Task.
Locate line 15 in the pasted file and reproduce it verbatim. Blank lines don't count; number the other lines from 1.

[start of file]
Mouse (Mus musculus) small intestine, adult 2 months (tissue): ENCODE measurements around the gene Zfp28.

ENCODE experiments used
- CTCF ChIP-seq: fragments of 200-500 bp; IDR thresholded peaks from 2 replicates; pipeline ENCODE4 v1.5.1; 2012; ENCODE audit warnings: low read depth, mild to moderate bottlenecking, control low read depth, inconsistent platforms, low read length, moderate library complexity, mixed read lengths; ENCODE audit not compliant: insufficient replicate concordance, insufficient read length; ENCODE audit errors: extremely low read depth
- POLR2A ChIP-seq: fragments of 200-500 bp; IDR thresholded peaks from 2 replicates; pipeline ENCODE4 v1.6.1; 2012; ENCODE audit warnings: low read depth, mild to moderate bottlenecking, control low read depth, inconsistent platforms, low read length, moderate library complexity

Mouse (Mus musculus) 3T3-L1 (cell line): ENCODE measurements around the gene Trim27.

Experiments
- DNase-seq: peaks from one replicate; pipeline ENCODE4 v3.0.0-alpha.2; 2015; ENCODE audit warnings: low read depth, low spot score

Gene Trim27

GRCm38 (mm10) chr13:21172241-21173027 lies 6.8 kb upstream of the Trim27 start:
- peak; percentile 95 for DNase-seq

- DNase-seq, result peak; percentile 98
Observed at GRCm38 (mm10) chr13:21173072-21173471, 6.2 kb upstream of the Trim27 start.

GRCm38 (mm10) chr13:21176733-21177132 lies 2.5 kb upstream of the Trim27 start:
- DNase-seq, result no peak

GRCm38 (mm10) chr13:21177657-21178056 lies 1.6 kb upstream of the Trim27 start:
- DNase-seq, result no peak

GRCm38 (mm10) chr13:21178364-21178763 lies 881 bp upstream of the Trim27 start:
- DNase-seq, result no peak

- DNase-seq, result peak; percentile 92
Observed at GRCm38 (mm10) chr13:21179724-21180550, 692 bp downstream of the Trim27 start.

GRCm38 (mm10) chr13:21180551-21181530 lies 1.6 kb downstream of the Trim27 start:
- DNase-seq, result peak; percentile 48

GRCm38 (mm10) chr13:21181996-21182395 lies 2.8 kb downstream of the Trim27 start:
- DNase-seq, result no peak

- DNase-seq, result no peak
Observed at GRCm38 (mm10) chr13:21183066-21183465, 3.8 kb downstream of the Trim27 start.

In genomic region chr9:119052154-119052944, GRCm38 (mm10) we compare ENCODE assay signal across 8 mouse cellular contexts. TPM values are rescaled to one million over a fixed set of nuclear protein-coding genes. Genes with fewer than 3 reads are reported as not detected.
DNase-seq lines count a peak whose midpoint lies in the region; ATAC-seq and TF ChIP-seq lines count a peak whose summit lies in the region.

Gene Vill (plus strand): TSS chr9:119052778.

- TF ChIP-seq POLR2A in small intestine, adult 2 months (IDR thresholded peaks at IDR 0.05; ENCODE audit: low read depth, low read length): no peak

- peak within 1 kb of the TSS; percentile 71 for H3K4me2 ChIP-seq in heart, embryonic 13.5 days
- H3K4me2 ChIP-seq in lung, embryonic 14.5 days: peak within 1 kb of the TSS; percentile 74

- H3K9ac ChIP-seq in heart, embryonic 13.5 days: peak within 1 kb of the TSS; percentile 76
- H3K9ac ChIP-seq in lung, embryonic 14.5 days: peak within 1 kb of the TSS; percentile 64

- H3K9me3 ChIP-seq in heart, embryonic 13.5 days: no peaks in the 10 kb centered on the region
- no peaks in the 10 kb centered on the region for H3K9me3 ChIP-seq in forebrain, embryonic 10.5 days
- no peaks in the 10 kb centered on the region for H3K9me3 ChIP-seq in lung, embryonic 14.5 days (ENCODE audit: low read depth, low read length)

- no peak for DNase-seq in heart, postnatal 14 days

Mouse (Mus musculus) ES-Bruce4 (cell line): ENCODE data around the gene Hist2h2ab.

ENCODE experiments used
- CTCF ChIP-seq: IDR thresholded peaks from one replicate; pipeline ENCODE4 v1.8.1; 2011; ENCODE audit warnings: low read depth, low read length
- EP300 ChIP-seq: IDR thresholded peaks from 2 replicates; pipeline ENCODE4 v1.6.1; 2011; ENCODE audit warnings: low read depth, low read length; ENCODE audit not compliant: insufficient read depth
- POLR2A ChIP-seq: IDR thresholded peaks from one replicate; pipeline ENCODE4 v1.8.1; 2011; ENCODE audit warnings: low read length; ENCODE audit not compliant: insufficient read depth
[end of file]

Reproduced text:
GRCm38 (mm10) chr13:21177657-21178056 lies 1.6 kb upstream of the Trim27 start: